Methods of oxalic acid (OA) treatments

We have begun our first project in the Lopez-Uribe Lab (@lopezuribelab). Our aim is to compare the effectiveness of two methods of oxalic acid (OA) treatments for mite control: the trickle method (trickling of OA sugar syrups into honey bee colonies) and vaporizer method (OA fumigation through vaporization).

Background: Oxalic acid (OA) has been adopted by many beekeepers worldwide as a valuable tool for Varroa control. OA toxicity to Varroa has been known for several decades based upon research in Asia, Europe and Canada and in late 2015 it was approved in the U.S for use in honeybee hives. The two most common methods used to apply OA to bees are the trickle or liquid solution and the vaporizer. It is best to treat when there is little or no brood present in the colony, typically fall/winter, which also provides beekeepers with an excellent “cleanup” tool for colonies with residual varroa populations that rebound in late summer. Mite mortality is the result of contact with OA and only effects phoretic mites. Research has also suggested that cooler temperatures are better to treat because there may be a correlation with increased mortality when applied during periods of high humidity.

Our experiment began October 31st. The high temperature was 55°F, just cool enough for the bees to remain clustered inside the hive. We took a mite count via sticky boards two days prior (October 29st) and two post (November 4th) treatment. For the trickle method, we prepared fresh OA solution by dissolving 35 g of OA dihydrate in 1 liter of one to one warm sugar solution prior to treatment. The amount of OA applied to each colony was dependent on size of the colony. A 50 ml syringe was used to trickle the oxalic acid sugar solution directly onto the bees that are clustered between the frames (occupied bee space) in each hive body. The maximum recommended dose for one colony is 50 mL, with an average of 5mL per bee frame . We used between 35 and 45mL for most of our colonies.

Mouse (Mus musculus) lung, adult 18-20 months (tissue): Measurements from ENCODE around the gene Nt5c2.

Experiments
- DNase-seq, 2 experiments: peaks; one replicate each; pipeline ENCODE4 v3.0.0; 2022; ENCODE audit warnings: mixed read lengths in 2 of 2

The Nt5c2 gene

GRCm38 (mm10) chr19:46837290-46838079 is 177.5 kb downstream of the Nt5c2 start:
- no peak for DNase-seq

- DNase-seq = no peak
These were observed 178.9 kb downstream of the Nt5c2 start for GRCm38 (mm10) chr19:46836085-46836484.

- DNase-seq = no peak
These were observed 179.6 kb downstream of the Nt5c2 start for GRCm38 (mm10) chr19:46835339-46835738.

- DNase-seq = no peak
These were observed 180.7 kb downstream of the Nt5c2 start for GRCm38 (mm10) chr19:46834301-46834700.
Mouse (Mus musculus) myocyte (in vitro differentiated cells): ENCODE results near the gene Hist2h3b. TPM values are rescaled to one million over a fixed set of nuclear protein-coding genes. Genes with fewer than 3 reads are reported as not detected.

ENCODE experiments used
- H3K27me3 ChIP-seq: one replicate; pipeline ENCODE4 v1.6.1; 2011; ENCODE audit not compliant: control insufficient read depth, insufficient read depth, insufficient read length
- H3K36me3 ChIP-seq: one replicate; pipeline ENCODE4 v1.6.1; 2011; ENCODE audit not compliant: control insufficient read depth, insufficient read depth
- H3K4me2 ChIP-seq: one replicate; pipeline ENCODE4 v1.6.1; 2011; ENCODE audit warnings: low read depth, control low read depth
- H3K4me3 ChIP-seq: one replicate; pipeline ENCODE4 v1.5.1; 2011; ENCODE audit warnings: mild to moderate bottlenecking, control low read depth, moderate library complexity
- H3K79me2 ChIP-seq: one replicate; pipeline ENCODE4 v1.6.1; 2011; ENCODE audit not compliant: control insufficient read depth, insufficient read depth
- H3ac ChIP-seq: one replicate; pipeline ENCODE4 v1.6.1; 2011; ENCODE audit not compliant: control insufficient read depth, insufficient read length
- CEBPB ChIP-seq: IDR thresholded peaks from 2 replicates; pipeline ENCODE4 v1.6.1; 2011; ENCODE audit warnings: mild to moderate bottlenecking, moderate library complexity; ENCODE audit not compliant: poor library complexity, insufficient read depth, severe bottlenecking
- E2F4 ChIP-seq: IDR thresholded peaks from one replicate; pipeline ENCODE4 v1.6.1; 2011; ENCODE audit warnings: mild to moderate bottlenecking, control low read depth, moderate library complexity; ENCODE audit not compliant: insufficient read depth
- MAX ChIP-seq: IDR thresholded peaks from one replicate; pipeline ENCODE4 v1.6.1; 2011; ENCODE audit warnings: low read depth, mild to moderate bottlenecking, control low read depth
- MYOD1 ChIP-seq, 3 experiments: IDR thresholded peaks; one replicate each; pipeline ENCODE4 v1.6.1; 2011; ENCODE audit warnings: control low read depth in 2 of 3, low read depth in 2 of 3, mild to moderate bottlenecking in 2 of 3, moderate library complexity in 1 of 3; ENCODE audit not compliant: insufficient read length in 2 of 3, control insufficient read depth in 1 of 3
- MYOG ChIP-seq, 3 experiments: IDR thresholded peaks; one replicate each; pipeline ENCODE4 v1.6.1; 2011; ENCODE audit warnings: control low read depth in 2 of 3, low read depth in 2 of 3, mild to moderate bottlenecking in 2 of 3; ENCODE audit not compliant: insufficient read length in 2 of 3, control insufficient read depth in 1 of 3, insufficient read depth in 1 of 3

For the vaporizer method, we followed the instructions that come with a vaporizer. Note that these instructions will vary with each vaporizer. We treated each colony with 2g OA dehydrate that was sublimated with a JB4 vaporizer. We placed the vaporizer in the hive entrance and blocked it with a wet cloth. It took about 2 minutes for the OA to fully vaporize once it was inside the colony. We removed the vaporizer and closed up all entrances for 10 minutes, including blocking the entrance with a cloth and placing a plastic plate under the screen bottom boards. Previous studies have reported high efficacy for both methods however, the risk to the applicator is greater during vaporization due to the potential of inhalation of the OA fumes. Be safe and stay tuned for the results of our experiment.

Written by Katy Evans, Field Technician in the López-Uribe Lab.


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